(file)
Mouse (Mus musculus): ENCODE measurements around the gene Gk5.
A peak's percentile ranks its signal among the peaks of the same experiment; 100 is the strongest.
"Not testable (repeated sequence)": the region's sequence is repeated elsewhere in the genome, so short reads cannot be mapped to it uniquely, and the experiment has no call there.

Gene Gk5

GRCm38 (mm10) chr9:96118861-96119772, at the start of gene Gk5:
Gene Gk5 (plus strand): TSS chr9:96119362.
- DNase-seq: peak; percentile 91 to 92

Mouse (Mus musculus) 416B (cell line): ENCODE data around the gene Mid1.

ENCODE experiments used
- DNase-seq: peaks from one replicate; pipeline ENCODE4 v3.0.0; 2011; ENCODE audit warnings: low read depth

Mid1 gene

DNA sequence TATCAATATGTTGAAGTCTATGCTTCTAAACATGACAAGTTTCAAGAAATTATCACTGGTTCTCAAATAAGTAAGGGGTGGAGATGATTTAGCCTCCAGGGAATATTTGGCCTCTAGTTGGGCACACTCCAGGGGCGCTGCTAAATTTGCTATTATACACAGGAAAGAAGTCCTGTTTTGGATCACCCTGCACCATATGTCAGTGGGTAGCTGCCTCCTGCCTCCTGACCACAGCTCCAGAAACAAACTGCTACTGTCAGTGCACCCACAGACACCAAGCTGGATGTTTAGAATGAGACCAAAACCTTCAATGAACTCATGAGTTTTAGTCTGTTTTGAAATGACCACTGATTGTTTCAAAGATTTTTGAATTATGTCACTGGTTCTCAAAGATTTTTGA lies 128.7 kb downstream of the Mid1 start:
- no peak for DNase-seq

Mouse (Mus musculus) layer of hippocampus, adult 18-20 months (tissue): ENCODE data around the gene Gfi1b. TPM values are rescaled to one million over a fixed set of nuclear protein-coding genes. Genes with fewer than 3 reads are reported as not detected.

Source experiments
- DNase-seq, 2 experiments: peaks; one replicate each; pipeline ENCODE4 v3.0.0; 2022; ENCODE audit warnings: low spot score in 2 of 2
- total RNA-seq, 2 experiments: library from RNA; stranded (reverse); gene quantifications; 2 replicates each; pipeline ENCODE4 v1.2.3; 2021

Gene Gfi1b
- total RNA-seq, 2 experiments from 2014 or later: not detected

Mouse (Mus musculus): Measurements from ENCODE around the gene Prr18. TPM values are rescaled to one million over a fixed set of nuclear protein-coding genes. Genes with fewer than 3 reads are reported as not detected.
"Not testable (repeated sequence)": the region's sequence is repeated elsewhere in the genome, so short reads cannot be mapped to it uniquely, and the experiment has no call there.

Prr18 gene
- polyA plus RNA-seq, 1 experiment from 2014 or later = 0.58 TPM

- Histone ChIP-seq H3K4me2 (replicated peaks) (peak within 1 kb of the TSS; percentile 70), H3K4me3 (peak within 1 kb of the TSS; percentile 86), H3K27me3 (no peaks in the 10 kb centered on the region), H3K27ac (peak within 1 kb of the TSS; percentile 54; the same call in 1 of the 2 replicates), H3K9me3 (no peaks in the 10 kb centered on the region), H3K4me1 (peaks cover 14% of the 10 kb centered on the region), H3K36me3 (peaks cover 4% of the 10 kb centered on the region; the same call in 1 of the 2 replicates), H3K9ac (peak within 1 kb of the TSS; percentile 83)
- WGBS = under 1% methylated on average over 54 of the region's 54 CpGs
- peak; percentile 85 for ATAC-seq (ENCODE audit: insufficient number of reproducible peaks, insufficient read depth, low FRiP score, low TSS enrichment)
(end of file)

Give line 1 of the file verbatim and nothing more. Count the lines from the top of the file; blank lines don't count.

Mouse (Mus musculus): ENCODE measurements around the gene Gk5.